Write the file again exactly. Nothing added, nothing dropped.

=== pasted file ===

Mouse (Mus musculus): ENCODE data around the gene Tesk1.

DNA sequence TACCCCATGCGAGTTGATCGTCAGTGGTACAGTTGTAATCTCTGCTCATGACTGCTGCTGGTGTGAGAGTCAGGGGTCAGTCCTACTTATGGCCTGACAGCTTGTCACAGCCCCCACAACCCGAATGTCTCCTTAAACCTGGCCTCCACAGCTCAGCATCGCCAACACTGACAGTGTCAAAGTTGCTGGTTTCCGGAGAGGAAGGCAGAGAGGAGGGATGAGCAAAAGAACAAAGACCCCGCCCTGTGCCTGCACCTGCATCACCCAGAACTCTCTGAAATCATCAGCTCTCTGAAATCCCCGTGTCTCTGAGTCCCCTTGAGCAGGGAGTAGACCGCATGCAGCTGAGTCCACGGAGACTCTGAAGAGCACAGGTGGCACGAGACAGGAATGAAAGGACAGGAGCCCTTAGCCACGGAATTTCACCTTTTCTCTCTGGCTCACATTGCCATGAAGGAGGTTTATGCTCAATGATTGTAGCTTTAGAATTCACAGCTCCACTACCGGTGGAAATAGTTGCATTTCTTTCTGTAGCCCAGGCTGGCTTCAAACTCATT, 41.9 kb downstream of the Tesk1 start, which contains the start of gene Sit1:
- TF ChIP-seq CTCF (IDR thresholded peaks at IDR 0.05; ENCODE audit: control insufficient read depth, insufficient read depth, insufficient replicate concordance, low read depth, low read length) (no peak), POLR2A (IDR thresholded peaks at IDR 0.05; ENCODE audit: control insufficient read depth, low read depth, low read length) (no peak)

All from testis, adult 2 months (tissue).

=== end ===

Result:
Mouse (Mus musculus): ENCODE data around the gene Tesk1.

DNA sequence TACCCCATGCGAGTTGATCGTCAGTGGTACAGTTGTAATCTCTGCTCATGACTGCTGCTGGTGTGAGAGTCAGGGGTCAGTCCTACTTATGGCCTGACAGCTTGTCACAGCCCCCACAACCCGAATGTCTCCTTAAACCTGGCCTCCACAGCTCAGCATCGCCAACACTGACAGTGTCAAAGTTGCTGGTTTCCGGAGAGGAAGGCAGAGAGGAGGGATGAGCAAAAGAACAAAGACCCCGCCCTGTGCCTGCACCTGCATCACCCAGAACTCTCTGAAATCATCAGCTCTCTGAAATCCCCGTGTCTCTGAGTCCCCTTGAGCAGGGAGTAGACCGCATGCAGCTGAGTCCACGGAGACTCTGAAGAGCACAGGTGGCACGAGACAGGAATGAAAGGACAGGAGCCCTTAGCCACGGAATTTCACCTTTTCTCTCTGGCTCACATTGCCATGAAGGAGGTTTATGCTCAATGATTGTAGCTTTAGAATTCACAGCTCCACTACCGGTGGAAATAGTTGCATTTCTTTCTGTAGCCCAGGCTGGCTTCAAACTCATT, 41.9 kb downstream of the Tesk1 start, which contains the start of gene Sit1:
- TF ChIP-seq CTCF (IDR thresholded peaks at IDR 0.05; ENCODE audit: control insufficient read depth, insufficient read depth, insufficient replicate concordance, low read depth, low read length) (no peak), POLR2A (IDR thresholded peaks at IDR 0.05; ENCODE audit: control insufficient read depth, low read depth, low read length) (no peak)

All from testis, adult 2 months (tissue).